Saturday, January 17, 2009

Muti murders and other nasties

It's Summer School time at the University of Otago. Courtesy of traveling away up north for the holidays I didn't enrol in any papers this year, although I was kindly given permission to gate crash a few of the lectures in this year's Forensic Biology course. Most of the course is a repetition of the one I did last year, but I did want to catch the lectures by visiting South African forensic anthropologist Maryna Stern, from the University of Pretoria.

Listening to overseas specialists always gives you an appreciation of how good we've got it in New Zealand. Here are some scary statistics she outlined about South Africa.

It has a population of around 46 million, plus an estimated 8 million illegal immigrants.

There are 18 000 - 20 000 murders per year officially, and she thought that was on the low side of reality.

There are 150 000 gunshot wound incidents.

14 000 car highjackings.

This is why so many choose to emigrate here!

They bury over 10 000 unidentified bodies every year. These aren't all from murders or foul play. Many are just people who have died of natural causes and have been found. Many people have no official documents, and have never been to a denist, so have no dental records or medical records to aid in identification.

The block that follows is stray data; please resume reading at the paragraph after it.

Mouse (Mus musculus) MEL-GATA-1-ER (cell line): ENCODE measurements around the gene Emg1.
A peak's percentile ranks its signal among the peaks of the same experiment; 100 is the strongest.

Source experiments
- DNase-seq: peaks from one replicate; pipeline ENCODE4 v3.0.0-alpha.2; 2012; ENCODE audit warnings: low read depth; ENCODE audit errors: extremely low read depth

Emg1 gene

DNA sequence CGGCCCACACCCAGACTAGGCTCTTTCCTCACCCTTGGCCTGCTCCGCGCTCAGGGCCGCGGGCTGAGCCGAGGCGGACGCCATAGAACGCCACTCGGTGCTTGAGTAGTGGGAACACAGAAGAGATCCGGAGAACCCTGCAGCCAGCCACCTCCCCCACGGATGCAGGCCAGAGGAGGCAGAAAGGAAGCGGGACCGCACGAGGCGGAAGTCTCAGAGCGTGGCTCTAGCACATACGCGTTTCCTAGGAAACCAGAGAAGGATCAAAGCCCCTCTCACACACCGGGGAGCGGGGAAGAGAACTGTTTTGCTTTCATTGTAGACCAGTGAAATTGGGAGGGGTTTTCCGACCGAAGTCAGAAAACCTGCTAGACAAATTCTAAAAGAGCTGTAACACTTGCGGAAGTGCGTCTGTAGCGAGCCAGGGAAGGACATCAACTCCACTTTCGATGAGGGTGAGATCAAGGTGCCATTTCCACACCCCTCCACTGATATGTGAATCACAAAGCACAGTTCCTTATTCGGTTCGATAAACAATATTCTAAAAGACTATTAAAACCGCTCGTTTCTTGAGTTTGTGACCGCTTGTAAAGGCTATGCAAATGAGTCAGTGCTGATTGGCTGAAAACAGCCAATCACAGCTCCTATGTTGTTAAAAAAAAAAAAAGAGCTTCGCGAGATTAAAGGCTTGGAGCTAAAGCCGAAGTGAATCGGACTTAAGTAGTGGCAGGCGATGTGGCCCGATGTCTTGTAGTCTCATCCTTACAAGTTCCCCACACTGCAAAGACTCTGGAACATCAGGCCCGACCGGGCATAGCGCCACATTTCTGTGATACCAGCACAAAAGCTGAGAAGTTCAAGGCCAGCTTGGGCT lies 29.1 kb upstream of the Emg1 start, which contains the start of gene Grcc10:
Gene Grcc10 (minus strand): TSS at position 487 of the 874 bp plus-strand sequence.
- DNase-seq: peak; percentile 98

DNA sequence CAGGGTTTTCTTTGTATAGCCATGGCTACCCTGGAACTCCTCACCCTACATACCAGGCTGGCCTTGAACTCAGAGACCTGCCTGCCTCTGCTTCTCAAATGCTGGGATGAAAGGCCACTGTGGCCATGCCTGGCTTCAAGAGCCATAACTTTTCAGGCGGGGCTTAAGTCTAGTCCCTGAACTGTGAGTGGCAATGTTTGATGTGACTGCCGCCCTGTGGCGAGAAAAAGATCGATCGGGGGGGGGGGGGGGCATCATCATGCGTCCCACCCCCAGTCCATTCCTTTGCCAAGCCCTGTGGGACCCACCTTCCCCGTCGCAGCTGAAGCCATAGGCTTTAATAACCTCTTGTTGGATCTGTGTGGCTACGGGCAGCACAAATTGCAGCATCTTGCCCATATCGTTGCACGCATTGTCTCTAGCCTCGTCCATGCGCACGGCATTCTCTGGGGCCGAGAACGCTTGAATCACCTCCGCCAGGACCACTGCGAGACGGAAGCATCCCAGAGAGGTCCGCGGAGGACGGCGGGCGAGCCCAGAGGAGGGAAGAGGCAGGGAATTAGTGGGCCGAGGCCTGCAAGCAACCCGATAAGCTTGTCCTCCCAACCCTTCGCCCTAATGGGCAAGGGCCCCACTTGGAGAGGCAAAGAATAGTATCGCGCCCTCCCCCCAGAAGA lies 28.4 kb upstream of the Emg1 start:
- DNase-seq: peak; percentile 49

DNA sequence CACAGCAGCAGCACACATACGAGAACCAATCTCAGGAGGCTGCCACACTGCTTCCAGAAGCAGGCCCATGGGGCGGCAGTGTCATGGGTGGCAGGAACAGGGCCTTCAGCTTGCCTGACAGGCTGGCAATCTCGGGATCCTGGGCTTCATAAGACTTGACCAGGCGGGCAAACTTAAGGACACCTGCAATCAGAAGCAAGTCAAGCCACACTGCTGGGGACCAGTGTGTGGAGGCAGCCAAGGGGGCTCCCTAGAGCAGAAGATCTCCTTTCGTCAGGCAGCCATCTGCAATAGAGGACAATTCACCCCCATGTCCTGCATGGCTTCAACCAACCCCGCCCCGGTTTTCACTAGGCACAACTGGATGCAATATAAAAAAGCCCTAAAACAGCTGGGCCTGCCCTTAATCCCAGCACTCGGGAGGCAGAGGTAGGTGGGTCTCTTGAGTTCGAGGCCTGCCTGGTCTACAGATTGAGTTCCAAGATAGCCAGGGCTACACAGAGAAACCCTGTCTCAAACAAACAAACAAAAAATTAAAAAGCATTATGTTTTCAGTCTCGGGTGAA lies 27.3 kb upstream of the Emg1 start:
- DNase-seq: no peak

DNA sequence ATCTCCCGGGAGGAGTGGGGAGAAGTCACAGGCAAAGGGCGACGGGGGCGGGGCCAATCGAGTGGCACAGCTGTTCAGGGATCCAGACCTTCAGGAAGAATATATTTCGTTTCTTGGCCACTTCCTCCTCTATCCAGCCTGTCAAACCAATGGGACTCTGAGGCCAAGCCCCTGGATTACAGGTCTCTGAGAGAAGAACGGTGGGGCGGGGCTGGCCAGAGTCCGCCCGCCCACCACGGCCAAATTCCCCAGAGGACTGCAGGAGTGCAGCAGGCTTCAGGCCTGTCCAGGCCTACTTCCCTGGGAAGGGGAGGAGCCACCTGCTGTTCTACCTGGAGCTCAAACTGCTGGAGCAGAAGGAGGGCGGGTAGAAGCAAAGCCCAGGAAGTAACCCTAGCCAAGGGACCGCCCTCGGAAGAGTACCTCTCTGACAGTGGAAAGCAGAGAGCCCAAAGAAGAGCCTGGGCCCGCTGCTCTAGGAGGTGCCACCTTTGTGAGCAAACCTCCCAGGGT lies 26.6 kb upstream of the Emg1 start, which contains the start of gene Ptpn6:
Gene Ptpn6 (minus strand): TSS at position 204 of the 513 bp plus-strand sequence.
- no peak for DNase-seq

She also talked of the incredible superstitions of the native population and of some of the Muti Murders. Muti means strong medicine, and they believe body parts have inherent powers, and are so targeted for use in medicines. The victims are often children.

It was a fascinating lecture and as I said earlier, it made me appreciate how peaceful life is in our country.

It also brought to mind the Mo Hayder book I read last year, Ritual. This book carries themes of Muti murders and superstition in the immigrant population in Britain.

It got me to thinking would a novel based on this kind of superstitious magic work in a New Zealand setting? Would readers be able to imagine people being murdered for body bits to go in magical concoction in our quiet little island paradise?

Stranger things have happened.

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